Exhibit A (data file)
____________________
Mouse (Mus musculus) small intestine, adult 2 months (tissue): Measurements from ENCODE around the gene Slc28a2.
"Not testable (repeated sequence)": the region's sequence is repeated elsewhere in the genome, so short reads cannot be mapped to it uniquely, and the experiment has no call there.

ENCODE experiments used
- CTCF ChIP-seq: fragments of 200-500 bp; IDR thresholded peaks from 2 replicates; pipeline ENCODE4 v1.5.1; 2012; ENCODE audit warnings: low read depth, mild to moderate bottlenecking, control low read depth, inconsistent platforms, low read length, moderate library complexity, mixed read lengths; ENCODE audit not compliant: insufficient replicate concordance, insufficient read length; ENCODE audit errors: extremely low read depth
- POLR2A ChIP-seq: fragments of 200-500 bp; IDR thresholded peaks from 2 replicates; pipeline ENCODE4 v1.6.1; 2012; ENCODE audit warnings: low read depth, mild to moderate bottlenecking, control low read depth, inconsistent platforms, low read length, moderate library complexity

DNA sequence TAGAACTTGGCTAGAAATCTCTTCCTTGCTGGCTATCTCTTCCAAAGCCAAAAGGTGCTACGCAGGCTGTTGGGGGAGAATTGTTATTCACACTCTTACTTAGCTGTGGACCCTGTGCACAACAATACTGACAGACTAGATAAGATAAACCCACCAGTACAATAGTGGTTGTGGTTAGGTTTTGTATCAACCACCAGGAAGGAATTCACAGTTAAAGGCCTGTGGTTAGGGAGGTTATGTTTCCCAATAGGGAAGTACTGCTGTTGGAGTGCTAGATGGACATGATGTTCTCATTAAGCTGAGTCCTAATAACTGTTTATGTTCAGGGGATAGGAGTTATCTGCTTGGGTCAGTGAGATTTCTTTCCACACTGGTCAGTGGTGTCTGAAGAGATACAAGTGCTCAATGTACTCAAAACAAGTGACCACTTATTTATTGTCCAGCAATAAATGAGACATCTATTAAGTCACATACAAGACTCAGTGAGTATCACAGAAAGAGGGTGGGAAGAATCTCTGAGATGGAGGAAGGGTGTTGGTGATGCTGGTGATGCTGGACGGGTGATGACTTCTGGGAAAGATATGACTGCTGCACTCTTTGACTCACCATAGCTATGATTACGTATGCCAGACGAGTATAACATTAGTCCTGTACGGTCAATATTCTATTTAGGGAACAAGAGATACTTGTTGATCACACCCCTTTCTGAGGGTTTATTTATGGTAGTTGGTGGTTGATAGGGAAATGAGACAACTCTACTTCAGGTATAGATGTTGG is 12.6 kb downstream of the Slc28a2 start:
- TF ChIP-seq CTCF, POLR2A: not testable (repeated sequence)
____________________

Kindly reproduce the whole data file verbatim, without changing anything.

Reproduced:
Mouse (Mus musculus) small intestine, adult 2 months (tissue): Measurements from ENCODE around the gene Slc28a2.
"Not testable (repeated sequence)": the region's sequence is repeated elsewhere in the genome, so short reads cannot be mapped to it uniquely, and the experiment has no call there.

ENCODE experiments used
- CTCF ChIP-seq: fragments of 200-500 bp; IDR thresholded peaks from 2 replicates; pipeline ENCODE4 v1.5.1; 2012; ENCODE audit warnings: low read depth, mild to moderate bottlenecking, control low read depth, inconsistent platforms, low read length, moderate library complexity, mixed read lengths; ENCODE audit not compliant: insufficient replicate concordance, insufficient read length; ENCODE audit errors: extremely low read depth
- POLR2A ChIP-seq: fragments of 200-500 bp; IDR thresholded peaks from 2 replicates; pipeline ENCODE4 v1.6.1; 2012; ENCODE audit warnings: low read depth, mild to moderate bottlenecking, control low read depth, inconsistent platforms, low read length, moderate library complexity

DNA sequence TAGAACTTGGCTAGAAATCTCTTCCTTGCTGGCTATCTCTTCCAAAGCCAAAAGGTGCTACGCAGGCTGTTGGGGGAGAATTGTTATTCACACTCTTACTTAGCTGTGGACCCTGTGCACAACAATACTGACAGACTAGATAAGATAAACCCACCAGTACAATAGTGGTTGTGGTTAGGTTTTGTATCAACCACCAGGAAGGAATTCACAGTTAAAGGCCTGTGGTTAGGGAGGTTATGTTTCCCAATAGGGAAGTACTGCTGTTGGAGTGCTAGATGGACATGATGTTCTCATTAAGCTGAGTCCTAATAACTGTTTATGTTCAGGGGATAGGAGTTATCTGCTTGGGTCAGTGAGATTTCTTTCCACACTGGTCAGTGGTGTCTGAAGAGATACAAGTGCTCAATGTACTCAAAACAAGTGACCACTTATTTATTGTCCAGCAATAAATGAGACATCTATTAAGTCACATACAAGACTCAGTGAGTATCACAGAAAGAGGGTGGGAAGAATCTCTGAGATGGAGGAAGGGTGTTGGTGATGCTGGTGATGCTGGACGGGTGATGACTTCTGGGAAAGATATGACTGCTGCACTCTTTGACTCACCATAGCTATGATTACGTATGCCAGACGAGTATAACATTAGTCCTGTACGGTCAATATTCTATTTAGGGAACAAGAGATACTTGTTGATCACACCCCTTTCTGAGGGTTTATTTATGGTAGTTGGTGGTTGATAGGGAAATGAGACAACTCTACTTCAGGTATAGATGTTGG is 12.6 kb downstream of the Slc28a2 start:
- TF ChIP-seq CTCF, POLR2A: not testable (repeated sequence)